There are very strong grounds for Australia to phase out the mining of steaming coal as soon as possible and certainly not to promote new coal projects such as Adani. Our planet is increasingly at risk.  Protecting the Great Barrier … Continue reading

Posted in Economy, Environment and climate | 4 Comments

IAN McAULEY.  Don’t be distracted by the Coalition’s promise of a budget surplus

A government’s budget surplus or deficit is meaningless unless it’s carefully interpreted and is seen as only one of many indicators of a government’s economic competence. There’s nothing intrinsically good about a budget surplus.

Posted in Economy | 1 Comment

GREG JERICHO. The Coalition boasts about economic management. Where’s the evidence? (The Guardian 16.4.2019)

This is the only government since Fraser’s that hasn’t presided over an improved standard of living. 

Posted in Economy, Politics | 1 Comment

IAN McAULEY. Surely Morrison isn’t seriously asking us to trust him

Morrison’s words are a plea to trust his government, but his tactics seem to be aimed at spreading mistrust, not only of Labor but also of democratic institutions more generally.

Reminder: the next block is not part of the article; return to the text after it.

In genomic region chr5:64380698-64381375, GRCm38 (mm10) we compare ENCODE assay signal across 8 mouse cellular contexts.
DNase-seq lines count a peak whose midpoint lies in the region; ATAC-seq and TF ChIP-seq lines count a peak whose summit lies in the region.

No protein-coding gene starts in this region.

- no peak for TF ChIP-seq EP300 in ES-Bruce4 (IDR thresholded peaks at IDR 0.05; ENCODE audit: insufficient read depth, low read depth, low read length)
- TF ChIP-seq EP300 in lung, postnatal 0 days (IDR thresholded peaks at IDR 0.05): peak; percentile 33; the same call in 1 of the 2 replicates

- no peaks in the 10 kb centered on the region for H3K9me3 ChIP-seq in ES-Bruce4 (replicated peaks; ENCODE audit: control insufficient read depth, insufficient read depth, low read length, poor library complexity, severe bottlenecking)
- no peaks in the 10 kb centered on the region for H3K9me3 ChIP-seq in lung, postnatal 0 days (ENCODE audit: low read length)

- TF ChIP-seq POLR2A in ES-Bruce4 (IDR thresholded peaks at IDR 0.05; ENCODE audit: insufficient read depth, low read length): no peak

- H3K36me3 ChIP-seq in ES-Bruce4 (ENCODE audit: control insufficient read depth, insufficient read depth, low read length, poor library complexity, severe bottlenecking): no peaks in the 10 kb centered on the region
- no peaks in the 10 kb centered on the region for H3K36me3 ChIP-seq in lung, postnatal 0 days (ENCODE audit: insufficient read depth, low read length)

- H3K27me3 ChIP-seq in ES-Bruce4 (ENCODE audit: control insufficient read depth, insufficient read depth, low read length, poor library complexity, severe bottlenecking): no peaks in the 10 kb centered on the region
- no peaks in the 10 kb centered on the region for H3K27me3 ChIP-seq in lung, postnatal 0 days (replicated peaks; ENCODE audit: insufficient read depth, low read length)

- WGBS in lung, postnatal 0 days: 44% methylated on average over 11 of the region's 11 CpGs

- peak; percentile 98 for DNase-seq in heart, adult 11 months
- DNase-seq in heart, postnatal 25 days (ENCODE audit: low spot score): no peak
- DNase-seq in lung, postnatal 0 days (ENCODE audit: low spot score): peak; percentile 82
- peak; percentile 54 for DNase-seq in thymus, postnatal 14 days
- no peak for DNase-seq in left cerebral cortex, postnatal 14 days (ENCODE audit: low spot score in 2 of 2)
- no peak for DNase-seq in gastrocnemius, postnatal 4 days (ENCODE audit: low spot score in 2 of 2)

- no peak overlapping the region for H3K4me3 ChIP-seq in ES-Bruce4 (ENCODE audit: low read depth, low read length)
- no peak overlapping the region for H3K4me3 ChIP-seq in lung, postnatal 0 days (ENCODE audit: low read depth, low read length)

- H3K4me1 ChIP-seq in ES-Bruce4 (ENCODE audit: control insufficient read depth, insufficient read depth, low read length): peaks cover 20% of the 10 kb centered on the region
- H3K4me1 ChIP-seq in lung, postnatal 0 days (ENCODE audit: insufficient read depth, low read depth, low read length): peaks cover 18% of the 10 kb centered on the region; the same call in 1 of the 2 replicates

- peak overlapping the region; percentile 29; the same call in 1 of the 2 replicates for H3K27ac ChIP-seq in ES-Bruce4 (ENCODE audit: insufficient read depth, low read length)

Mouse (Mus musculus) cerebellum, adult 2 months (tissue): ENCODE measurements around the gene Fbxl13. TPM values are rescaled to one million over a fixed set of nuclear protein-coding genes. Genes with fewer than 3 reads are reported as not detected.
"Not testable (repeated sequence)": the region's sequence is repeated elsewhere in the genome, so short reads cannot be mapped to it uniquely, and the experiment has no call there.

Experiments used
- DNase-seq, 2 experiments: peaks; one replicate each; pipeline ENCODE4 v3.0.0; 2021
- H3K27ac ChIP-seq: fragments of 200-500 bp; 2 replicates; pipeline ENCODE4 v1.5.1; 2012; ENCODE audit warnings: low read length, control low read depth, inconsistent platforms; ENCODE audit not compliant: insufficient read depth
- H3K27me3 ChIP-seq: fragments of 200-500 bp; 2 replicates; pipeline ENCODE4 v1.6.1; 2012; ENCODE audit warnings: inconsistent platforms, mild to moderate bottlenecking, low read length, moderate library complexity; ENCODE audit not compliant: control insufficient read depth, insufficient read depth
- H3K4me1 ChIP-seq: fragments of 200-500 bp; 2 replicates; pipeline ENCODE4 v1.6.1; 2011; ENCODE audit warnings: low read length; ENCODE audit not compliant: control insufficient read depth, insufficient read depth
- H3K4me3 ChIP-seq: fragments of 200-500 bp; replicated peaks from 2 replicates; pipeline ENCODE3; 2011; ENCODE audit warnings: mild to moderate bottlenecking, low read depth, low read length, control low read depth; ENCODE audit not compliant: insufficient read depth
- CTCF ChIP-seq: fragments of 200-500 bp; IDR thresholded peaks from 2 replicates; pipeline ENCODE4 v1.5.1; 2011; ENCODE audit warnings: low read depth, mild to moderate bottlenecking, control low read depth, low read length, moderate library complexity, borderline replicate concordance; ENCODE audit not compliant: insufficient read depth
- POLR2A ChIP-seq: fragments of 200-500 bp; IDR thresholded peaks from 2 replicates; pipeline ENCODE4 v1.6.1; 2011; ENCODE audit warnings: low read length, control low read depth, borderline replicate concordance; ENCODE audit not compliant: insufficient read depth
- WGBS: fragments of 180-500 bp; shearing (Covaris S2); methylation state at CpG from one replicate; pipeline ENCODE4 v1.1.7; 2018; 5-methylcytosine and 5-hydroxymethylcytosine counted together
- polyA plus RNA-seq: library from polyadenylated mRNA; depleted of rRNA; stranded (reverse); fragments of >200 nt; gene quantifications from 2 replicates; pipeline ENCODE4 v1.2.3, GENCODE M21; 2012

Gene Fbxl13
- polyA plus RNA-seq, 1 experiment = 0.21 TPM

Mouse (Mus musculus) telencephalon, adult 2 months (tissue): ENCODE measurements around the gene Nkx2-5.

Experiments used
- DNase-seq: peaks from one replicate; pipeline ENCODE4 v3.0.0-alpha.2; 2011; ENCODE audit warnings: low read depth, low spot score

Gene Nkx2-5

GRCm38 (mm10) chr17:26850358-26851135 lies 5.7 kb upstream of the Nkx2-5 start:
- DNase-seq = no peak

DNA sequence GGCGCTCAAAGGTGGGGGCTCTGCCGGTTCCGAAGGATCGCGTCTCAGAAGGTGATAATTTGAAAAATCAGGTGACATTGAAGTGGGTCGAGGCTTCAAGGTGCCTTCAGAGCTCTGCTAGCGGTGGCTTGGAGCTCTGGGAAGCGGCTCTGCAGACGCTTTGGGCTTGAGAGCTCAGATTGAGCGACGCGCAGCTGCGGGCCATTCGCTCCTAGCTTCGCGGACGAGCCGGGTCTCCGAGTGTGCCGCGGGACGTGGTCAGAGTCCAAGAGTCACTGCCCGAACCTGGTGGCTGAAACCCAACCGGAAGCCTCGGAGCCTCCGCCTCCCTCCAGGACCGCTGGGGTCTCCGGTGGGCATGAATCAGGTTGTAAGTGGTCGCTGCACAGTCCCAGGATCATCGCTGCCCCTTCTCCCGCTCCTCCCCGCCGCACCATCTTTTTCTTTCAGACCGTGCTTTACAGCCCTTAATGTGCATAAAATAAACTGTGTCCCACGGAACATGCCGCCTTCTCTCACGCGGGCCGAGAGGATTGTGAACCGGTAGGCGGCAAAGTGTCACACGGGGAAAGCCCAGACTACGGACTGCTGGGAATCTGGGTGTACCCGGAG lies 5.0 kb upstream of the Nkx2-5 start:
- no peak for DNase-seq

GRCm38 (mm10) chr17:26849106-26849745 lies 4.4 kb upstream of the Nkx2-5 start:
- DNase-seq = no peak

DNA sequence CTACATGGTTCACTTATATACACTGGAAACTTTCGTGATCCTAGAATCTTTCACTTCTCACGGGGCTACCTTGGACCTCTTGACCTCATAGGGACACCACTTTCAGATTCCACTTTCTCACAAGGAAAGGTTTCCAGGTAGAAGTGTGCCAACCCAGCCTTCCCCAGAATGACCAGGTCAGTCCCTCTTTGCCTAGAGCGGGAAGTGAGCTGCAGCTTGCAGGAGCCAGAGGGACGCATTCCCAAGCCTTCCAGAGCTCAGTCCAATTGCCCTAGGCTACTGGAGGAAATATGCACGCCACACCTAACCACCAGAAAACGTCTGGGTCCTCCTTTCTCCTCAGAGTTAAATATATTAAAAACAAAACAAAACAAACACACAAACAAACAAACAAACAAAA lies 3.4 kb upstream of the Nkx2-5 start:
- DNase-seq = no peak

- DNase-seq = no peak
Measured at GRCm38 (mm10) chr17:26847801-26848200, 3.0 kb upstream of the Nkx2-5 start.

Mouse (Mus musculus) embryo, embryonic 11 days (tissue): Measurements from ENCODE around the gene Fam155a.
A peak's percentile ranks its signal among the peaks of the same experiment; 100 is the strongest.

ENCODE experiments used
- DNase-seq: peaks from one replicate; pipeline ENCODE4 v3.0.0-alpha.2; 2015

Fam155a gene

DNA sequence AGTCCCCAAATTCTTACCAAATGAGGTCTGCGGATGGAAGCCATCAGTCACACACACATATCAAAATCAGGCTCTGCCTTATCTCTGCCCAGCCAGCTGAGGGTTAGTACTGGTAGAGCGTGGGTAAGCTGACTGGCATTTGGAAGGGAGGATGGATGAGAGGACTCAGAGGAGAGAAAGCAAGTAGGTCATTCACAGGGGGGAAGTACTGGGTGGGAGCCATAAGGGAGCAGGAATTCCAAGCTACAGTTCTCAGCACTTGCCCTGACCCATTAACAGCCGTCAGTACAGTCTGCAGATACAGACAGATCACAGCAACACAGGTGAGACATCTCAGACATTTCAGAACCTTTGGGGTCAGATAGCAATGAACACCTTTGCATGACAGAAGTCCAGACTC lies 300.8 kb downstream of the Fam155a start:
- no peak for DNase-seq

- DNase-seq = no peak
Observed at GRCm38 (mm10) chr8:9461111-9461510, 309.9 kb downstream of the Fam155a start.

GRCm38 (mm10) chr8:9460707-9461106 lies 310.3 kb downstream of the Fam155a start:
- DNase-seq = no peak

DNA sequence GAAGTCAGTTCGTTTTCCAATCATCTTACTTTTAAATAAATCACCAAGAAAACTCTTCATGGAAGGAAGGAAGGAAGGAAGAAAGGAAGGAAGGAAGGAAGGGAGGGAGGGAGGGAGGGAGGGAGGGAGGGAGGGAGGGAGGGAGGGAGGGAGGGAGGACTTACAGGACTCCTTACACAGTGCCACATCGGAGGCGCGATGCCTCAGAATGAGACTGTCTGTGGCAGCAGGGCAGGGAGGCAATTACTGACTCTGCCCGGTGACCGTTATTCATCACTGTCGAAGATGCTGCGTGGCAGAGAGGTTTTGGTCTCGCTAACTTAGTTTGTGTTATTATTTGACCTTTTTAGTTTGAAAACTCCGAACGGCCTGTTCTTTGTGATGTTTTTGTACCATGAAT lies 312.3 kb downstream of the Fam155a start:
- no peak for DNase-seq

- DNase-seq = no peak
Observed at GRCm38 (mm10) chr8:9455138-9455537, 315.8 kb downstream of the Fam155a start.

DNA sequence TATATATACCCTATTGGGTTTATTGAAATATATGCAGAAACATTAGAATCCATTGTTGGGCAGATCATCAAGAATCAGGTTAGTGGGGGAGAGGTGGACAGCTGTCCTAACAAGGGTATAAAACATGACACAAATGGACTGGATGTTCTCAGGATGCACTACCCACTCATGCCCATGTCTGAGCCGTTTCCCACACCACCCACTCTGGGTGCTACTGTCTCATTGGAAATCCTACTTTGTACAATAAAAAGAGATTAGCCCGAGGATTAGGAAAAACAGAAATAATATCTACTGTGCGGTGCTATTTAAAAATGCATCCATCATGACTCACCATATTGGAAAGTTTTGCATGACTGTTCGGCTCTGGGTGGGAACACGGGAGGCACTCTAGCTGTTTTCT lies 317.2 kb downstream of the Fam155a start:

Posted in Economy, Politics | 4 Comments

SAM BYFORD. Huawei chairman accuses American critics of hypocrisy over NSA hacks (The Verge 27.2.2019)

Huawei’s rotating chairman Guo Ping has gone on the offensive this week at Mobile World Congress, following continued pressure on US allies to drop the Chinese telecoms giant over national security fears. 

Posted in Economy, Media, Politics | 1 Comment

SUSAN RYAN. Older women are budget losers.

The 2019 budget contains little to improve the circumstances of the poorest older women. Increases of 10,000 previously announced home care places are provided for.  An extra 13,500 residential places were provided.  A new $8.4 million is allocated to mandatory … Continue reading

Posted in Economy | 2 Comments

GEOFF HARCOURT. Sluggish Wages Growth

Recent comments on sluggish wages growth in Australia trace their origins back to the Accord introduced in the early 1980s. It is also argued that the Accord was a precursor to the introduction of the neo-liberal era in Australia. I … Continue reading

Posted in Economy | 2 Comments

JOHN MENADUE The myth that the Liberals are better economic managers?

 Scott Morrison in today’s announcement of the election date said once again that ‘Labor cannot manage money’ In an earlier post I argued that the economy is a means to an end. It is not an end in itself. The … Continue reading

Posted in Economy, Politics | 8 Comments